Within the next month, China’s medical institutions will face their “darkest hour”. This warning by prominent doctor Zhang Wenhong has been circulated by state media. It reflects a view that not long ago would have been treated as heresy in “zero-Covid” China. But with the virus now sweeping the country, including its hospitals, talk of crushing it has ceased. People are queueing for hours at fever clinics. Medical staff are falling sick in droves. In the coming weeks, deaths will rise rapidly as the disease takes its toll on an undervaccinated population.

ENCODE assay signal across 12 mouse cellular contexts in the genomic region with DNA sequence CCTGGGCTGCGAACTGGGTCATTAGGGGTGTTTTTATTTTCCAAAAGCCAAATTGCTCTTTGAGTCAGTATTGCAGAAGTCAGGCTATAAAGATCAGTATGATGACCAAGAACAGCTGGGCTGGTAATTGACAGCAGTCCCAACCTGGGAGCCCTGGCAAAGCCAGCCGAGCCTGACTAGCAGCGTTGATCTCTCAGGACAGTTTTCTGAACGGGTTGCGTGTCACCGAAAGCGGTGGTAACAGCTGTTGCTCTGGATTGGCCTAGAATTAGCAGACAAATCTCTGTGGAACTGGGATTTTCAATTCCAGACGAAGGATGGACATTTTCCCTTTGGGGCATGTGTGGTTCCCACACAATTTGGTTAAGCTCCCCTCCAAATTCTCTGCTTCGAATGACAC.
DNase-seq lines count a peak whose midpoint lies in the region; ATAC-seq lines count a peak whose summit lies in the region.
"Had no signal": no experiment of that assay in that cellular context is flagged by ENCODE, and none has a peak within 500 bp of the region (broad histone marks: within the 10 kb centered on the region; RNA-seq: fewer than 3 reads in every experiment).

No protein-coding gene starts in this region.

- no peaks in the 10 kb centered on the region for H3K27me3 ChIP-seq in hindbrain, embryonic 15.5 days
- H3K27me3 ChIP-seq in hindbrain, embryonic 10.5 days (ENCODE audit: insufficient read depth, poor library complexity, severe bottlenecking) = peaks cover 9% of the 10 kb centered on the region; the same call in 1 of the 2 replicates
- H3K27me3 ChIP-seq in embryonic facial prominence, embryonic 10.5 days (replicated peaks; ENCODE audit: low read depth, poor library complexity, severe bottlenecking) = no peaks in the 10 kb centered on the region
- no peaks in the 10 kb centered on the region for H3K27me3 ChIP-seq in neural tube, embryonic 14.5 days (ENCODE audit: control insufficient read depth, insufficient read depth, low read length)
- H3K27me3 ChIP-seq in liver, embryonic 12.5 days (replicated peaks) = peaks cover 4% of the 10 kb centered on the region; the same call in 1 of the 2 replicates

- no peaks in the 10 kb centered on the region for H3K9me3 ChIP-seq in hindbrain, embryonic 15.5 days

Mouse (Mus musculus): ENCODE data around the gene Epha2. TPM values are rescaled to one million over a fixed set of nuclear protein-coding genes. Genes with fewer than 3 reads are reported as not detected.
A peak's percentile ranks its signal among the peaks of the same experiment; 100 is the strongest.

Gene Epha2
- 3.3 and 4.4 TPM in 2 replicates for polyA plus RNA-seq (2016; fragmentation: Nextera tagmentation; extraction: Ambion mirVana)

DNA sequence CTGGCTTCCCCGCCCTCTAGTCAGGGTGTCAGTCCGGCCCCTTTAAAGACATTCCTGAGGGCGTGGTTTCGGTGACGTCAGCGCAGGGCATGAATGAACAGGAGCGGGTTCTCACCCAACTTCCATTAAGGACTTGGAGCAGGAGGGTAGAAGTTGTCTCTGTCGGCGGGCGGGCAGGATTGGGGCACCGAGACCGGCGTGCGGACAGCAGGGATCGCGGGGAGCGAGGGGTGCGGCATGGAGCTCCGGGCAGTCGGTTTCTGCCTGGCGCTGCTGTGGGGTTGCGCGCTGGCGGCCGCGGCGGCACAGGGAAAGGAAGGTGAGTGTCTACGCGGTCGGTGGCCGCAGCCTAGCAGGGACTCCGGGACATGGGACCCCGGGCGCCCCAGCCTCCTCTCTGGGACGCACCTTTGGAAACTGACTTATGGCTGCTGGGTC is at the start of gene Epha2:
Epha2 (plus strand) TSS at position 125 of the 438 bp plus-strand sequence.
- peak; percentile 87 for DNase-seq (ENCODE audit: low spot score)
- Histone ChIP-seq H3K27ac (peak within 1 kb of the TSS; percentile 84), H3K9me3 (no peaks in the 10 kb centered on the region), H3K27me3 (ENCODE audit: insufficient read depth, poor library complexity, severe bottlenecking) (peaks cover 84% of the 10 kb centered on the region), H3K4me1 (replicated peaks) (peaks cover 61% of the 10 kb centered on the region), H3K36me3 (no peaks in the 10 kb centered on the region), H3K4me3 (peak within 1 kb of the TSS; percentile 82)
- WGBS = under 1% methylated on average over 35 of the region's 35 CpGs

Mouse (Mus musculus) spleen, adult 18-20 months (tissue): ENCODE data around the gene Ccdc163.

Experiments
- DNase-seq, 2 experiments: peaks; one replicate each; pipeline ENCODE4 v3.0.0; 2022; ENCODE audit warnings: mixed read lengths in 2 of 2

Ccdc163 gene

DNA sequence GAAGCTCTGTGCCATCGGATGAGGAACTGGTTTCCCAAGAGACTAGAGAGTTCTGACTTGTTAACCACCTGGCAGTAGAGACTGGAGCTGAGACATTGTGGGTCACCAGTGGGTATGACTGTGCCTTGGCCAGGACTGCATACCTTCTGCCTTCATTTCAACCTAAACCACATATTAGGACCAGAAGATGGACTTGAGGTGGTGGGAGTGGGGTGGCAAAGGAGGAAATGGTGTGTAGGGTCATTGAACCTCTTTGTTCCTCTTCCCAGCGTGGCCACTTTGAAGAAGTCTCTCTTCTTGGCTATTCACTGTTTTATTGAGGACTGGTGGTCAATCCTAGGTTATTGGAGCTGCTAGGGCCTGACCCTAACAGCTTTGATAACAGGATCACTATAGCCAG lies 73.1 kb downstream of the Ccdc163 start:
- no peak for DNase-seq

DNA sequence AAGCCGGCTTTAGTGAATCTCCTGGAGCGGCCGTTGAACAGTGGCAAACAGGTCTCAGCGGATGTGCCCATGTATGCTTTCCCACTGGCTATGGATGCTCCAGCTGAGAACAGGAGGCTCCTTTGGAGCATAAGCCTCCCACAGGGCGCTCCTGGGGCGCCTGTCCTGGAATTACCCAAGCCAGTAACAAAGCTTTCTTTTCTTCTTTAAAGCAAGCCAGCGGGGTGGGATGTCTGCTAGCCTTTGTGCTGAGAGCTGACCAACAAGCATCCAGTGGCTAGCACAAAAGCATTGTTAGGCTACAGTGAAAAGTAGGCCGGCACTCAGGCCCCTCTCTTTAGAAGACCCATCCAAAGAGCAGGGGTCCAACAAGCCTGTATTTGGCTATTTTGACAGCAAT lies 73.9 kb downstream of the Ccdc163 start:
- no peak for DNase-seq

For much of the past three years, since cases of Covid-19 were first detected in the central city of Wuhan, the government has viewed its handling of the pandemic with pride. It had succeeded in keeping Covid-19 at bay and deaths to an astonishingly small number compared with many other countries. It had also managed to turn this to great propaganda advantage. At least until late 2022, when the virus began to run loose and protests erupted over lockdowns that were often brutally enforced, many people appeared to buy the official line that China’s accomplishments were the product of a superior political system: one said to be uniquely capable of mobilising people and resources on a scale needed to prevent the virus from spreading.